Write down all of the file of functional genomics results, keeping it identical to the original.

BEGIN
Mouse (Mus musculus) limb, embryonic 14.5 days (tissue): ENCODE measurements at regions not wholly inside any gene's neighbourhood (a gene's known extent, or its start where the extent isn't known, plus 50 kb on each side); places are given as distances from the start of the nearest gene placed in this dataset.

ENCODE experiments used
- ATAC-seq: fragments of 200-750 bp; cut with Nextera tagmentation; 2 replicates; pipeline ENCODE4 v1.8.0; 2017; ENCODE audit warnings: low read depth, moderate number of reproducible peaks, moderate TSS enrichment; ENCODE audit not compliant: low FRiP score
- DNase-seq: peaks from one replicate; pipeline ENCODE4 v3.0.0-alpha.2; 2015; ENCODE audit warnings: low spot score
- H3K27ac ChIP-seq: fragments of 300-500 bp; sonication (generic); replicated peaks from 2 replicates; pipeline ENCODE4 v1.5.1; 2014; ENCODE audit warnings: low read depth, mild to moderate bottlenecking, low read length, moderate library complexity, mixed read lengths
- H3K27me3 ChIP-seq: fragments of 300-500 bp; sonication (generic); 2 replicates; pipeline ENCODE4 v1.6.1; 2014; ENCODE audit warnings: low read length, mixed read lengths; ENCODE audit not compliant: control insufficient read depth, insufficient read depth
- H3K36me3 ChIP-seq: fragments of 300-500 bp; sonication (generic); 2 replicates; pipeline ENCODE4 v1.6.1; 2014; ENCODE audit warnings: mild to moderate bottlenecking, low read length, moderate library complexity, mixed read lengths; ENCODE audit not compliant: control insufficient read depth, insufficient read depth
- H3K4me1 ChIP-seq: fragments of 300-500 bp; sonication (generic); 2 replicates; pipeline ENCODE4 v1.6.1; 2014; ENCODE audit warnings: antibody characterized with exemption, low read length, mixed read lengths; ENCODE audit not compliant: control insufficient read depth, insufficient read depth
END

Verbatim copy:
Mouse (Mus musculus) limb, embryonic 14.5 days (tissue): ENCODE measurements at regions not wholly inside any gene's neighbourhood (a gene's known extent, or its start where the extent isn't known, plus 50 kb on each side); places are given as distances from the start of the nearest gene placed in this dataset.

ENCODE experiments used
- ATAC-seq: fragments of 200-750 bp; cut with Nextera tagmentation; 2 replicates; pipeline ENCODE4 v1.8.0; 2017; ENCODE audit warnings: low read depth, moderate number of reproducible peaks, moderate TSS enrichment; ENCODE audit not compliant: low FRiP score
- DNase-seq: peaks from one replicate; pipeline ENCODE4 v3.0.0-alpha.2; 2015; ENCODE audit warnings: low spot score
- H3K27ac ChIP-seq: fragments of 300-500 bp; sonication (generic); replicated peaks from 2 replicates; pipeline ENCODE4 v1.5.1; 2014; ENCODE audit warnings: low read depth, mild to moderate bottlenecking, low read length, moderate library complexity, mixed read lengths
- H3K27me3 ChIP-seq: fragments of 300-500 bp; sonication (generic); 2 replicates; pipeline ENCODE4 v1.6.1; 2014; ENCODE audit warnings: low read length, mixed read lengths; ENCODE audit not compliant: control insufficient read depth, insufficient read depth
- H3K36me3 ChIP-seq: fragments of 300-500 bp; sonication (generic); 2 replicates; pipeline ENCODE4 v1.6.1; 2014; ENCODE audit warnings: mild to moderate bottlenecking, low read length, moderate library complexity, mixed read lengths; ENCODE audit not compliant: control insufficient read depth, insufficient read depth
- H3K4me1 ChIP-seq: fragments of 300-500 bp; sonication (generic); 2 replicates; pipeline ENCODE4 v1.6.1; 2014; ENCODE audit warnings: antibody characterized with exemption, low read length, mixed read lengths; ENCODE audit not compliant: control insufficient read depth, insufficient read depth